However, RRI scientists and engineers have risen to the challenge and designed and calibrated the SARAS radio telescope to discern signals from Cosmic Dawn. It is one of the most sensitive instruments in the world in this field of research today.
Having designed, built, validated performance in the RRI laboratories, the SARAS radio telescope was deployed by the RRI team led by Prof. Subrahmanyan in isolated sites in India to gather celestial radio waves with minimum terrestrial man-made radio interference.
The telescope was first deployed in rural Timbaktu Collective in Anantapur district. The subsequent deployment took place in the wilderness of trans-Himalayan Ladakh, logistics kindly supported by the Indian Astronomical Observatory, operated by the Indian Institute of Astrophysics. These expeditions yielded sensitive data that significantly improved our knowledge of Cosmic Dawn by conclusively ruling out families of theoretical models thitherto believed possible.
Latest unique deployment over water
Recently, RRI astronomers came up with the idea of floating the radio telescope on a raft on water, an intelligent design that substantially enhanced telescope performance and had never been conceived of in the world. This helped provide a homogenous medium of high dielectric constant below the antenna improving sensitivity and reducing confusing radio waves emitted by the very ground beneath radio telescopes.
In 2020 the radio telescope was deployed in lakes in Northern Karnataka, on Dandiganahalli Lake and Sharavati backwaters. Living in isolated rural DRIK Viveka campus of social worker and Padma Shri award winner Anita Reddy, RRI astronomers gathered the most precise measurements to date. The focused goal during this deployment was the cross-verification of the claimed detection of the 21-cm signal by the ASU/MIT EDGES experiment.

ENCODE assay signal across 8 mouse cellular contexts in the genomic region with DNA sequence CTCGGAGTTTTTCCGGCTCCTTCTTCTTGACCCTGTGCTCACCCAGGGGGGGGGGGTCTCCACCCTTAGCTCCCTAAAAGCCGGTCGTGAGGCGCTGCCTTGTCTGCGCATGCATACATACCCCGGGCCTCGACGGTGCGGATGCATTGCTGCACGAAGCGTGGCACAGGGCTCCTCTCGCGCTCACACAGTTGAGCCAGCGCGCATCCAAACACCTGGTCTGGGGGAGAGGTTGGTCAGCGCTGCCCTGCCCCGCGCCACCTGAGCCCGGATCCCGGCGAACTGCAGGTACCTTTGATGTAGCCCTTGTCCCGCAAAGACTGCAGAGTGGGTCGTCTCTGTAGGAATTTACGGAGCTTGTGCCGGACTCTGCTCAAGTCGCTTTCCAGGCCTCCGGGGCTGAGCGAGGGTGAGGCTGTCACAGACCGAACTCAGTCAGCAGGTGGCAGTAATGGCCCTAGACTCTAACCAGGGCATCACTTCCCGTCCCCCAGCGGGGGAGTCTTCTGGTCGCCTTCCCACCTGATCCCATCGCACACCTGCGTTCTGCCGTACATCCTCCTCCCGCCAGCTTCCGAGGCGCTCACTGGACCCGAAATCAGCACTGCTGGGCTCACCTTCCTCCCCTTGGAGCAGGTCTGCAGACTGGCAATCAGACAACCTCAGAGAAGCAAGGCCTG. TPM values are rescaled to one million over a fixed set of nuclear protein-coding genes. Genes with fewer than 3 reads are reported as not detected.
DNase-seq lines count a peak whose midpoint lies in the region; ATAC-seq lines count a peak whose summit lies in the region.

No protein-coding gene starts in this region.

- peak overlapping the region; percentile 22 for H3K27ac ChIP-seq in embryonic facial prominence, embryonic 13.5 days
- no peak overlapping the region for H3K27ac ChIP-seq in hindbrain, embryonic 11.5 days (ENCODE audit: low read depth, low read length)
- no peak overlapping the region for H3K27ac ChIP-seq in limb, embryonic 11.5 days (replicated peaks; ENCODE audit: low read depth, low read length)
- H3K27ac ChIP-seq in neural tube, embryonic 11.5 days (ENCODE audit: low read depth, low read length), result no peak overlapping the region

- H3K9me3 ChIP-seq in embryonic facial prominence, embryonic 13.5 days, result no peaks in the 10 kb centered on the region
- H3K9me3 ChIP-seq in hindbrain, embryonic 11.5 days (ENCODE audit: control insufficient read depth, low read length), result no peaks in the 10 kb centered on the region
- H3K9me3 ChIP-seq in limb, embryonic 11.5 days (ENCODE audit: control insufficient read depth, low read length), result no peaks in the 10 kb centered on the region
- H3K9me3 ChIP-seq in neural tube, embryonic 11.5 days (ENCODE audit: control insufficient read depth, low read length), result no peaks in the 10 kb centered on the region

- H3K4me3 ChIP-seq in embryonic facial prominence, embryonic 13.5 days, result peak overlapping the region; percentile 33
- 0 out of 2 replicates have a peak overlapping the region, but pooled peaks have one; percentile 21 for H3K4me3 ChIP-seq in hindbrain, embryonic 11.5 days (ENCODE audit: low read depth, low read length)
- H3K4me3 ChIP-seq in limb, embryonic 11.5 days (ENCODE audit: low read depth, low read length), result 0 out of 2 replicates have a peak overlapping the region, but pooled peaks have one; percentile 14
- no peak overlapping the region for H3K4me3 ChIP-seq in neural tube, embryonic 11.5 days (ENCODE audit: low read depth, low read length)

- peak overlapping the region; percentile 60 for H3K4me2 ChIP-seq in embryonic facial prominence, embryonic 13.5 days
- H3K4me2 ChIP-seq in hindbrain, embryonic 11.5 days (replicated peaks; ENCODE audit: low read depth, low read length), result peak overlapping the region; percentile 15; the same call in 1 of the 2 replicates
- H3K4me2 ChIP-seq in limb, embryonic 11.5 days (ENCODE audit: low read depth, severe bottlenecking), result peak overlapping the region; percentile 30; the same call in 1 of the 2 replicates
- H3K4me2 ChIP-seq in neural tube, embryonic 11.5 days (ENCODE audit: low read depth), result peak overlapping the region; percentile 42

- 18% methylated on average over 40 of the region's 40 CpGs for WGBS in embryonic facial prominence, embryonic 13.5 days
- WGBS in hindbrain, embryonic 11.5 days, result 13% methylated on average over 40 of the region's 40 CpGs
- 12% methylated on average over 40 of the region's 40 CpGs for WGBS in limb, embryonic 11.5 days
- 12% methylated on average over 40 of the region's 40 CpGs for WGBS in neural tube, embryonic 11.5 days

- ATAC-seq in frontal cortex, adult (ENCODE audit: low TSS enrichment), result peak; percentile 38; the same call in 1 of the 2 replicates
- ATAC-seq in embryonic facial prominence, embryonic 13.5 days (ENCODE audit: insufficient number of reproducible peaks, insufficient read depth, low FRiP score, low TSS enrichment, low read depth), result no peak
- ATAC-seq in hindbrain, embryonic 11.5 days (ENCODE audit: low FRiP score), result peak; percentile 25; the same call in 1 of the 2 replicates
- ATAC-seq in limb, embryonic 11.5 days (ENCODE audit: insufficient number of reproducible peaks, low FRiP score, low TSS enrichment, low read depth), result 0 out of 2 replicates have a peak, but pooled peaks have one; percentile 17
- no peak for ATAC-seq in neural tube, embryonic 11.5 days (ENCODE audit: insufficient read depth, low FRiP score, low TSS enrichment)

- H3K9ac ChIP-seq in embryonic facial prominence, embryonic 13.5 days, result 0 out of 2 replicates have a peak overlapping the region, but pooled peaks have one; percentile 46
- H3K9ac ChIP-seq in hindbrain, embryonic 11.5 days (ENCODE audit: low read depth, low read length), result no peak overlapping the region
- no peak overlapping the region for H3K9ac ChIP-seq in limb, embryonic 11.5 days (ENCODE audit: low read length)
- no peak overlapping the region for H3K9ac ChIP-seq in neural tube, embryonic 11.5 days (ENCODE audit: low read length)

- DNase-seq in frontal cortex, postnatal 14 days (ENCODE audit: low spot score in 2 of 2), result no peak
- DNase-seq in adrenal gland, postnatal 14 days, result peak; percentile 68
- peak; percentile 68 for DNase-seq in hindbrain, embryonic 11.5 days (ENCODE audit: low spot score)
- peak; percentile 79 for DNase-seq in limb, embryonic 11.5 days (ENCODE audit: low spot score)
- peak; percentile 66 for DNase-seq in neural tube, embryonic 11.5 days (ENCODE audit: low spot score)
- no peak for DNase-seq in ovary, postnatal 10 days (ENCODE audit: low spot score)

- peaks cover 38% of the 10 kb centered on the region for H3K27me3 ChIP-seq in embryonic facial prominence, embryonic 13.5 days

The strength of the reported signal from Cosmic Dawn was indeed bizarre compared to theoretical predictions. Given that the measurements were difficult, cross verification of such a claim had become an urgent priority as errors in instrument calibration might result in spurious deductions.
After a rigorous statistical analysis led by Dr. Saurabh Singh, a research scientist at RRI, SARAS 3 did not find any evidence of the signal claimed by the EDGES experiment. The presence of the signal is decisively rejected after a careful assessment of the measurement uncertainties.
Therefore, the finding implies that the detection reported by EDGES was likely contamination of their measurement and not a signal from the depths of space and time. SARAS 3 was indeed the first experiment to reach the required sensitivity and cross-verify the claim of the signal detection.
However, astronomers still do not know what the actual signal looks like. Having rejected the ASU/MIT claim, the SARAS experiment is geared towards discovering the true nature of Cosmic Dawn. The SARAS 3 team at RRI is planning more observations on remote lakes in India. Such expeditions will allow the team to detect the 21-cm signal from the Cosmic Dawn and unravel this last remaining gap in the history of our Universe.